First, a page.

“Don’t worry about it, Dante. Just keep it rollin’”. Just a little studio chatter, but that’s how "Kick Up The Dust" starts, and it lets you know how Blood Meridian works. And then the acoustic guitar and simple piano line kicks, the bass and drums propelling things right out of the usual Americana territory. Next a wild phasing electric guitar and by the time the banjo part kicks in the wheels are coming off and the hair on your arms is standing up. Then, just like that, it’s over. But these guys are onto something. Maybe it ain’t the Next Big Thing, but it’s something.
That’s “Your Boyfriends’ Blues”, and it’s about borrowing somebody’s girl, and if it existed in the early 90’s it would’ve been on a lot of my mixtapes. But more importantly, it signals that this record is not just a comfortable step up from Blood Meridian’s first album. Over the first half (that would be side A, in “record album” talk) anyway, the sound isn’t like before – downbeat yet easygoing indie/folk/americana – they put that aside and let ‘er rip. And I have a theory about how this happened.
When I first heard of the band, they were on tour opening for a couple other Vancouver acts, Black Mountain and Ladyhawk. Just a short jaunt through the US, and we managed to get a show in town. The entire night was amazing, with a small but enthusiastic crowd, and the bands sitting in with each other, rocking out. Everybody had a great time and Ladyhawk became my new favorite band. But I think that playing with those guys changed something. This is just so much more than I expected, raw and wild.
Not to say that there’s not more of the good ol’ Americana stuff to be found on the record. I suppose I should drop a few names to give you a point of reference, so here goes: Neil Young, Sparklehorse, Palace, Dinosaur Jr., Flaming Lips, Wilco… and they wouldn’t sound at all out of place with most of the Jagjaguwar roster. I’m actually a little surprised that they didn’t pick up this record. So it’s kind of that bastardized strain of country music that got filtered through the 90’s underground, rather than the more reverent stuff we’re maybe a little more used to, with some psych folk/rock mixed in.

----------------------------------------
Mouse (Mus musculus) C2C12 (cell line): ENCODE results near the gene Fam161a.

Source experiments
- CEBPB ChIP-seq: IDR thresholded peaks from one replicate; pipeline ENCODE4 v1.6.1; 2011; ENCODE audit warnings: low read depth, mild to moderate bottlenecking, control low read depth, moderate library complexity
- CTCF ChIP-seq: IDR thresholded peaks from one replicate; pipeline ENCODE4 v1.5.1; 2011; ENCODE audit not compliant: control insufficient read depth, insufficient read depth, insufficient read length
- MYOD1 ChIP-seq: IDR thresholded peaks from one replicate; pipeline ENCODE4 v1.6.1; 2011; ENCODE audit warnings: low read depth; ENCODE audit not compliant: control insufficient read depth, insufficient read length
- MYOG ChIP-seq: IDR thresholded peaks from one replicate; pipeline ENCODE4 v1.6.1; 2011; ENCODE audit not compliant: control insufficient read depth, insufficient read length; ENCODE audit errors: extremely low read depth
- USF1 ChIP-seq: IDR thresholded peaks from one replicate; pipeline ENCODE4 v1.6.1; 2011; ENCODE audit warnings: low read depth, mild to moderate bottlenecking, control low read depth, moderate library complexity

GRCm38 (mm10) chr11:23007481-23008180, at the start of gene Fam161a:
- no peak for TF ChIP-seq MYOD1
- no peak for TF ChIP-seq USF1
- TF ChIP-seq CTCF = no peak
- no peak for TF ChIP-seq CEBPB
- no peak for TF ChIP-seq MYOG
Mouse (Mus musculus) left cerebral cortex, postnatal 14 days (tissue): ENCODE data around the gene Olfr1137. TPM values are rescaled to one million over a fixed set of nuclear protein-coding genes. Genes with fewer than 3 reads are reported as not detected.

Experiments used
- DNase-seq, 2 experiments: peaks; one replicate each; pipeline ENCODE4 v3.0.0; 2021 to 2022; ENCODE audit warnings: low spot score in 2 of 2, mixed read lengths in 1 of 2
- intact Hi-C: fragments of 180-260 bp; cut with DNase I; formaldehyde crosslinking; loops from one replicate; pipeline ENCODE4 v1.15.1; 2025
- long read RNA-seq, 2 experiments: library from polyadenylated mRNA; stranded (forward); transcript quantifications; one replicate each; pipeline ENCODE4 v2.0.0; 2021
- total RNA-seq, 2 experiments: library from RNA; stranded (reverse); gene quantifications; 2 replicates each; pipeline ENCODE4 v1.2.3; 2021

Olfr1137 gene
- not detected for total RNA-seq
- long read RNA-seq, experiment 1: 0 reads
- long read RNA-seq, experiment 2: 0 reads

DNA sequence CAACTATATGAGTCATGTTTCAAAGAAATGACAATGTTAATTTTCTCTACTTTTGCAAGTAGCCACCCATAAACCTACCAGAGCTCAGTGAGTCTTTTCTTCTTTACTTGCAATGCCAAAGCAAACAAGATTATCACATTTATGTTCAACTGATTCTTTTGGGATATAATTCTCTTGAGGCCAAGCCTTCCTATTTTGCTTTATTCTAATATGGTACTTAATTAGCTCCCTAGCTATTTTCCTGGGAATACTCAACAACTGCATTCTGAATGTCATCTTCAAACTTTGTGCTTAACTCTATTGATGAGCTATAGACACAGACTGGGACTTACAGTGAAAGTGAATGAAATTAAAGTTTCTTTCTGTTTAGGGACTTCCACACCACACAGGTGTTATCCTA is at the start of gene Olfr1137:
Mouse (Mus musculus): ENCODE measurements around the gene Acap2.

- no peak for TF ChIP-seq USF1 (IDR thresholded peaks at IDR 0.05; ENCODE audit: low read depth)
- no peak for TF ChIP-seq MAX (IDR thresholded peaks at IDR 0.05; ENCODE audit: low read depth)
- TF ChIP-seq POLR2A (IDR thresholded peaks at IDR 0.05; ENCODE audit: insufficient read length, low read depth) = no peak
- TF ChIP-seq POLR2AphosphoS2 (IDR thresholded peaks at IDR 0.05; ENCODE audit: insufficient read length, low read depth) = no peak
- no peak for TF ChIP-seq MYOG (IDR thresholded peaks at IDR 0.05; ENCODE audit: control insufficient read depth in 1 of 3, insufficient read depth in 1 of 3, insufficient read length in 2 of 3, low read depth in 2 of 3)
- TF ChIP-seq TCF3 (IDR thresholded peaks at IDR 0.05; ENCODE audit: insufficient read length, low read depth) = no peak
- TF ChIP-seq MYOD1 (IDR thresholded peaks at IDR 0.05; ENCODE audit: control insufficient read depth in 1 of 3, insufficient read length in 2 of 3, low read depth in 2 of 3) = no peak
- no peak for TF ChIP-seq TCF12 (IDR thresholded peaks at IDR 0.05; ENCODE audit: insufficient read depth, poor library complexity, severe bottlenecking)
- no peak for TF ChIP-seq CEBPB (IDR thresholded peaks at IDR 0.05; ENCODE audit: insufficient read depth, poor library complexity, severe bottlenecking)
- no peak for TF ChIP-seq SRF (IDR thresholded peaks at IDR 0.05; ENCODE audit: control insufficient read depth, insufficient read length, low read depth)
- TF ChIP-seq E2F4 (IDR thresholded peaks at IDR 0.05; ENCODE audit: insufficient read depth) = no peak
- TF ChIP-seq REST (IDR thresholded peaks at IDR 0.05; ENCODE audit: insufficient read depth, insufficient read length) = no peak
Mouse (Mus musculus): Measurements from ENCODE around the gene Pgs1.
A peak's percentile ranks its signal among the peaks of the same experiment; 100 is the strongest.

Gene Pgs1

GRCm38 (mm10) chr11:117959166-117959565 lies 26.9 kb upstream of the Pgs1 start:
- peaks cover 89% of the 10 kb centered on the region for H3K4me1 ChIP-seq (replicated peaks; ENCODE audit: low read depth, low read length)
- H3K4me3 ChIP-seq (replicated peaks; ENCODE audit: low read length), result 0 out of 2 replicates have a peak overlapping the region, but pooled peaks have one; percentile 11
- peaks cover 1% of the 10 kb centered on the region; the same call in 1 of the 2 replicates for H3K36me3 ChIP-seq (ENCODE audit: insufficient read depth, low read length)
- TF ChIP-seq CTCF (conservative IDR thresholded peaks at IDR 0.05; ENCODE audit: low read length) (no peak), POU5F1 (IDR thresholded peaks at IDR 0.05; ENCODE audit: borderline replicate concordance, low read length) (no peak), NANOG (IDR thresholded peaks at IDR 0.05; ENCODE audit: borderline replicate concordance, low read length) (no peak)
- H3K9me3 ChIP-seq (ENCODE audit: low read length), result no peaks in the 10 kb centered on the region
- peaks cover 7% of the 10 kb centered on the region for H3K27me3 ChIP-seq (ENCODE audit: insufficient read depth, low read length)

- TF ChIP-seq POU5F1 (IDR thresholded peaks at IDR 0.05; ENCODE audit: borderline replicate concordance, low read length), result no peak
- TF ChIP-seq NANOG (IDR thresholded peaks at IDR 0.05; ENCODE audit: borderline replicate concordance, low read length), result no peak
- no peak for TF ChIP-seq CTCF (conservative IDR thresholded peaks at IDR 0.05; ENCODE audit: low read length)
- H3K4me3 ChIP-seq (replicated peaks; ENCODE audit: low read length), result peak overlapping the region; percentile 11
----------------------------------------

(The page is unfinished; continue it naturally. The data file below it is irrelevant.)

The second track, “Work Hard, For What?” suits the subject matter perfectly, it’s a nice little jaunt, and the most easily accessible track right off the bat. But on “Let It Come Down” they bring the mood down with acoustic guitar and organ, building to a swirling climax with dual cranked guitars sounding like Slobberbone deep into a dirge. “Soldiers Of Christ” takes a left turn into thick bluesy riffing territory, and damned if they don’t pull it off. This track and the next, the anthemic “Kick Up The Dust”, make a strong argument for inclusion on year-end-lists. Considering the lyrical themes the album deals with, that’s saying something… failure & loathing, love & repentance… taking your job and shoving it… heavy stuff. Let’s just say it ain’t the feel-good hit of the summer, but there’s something cathartic and genuinely satisfactory (if not happy) on the other side of the void. On this one they get a little help from their friends in Black Mountain and Ladyhawk.
As for the rest, the Blood Meridian I was expecting shows up, and unfortunately it never quite matches the rollercoaster ride of the first half. There are gems here for sure, but it feels a little anticlimactic. More listens all the way through will be necessary before it sinks in. The production is top notch throughout, with every arrangement perfectly placed, and a nice warm sound. Matt Camirand makes great use of his limited vocal range; there not much of a twang there, but it breaks up like an old tube amp. On the last track, “McDonald’s Blues” they break out the huge guitars one more time, just to remind us that they can.
More videos and mp3s are here.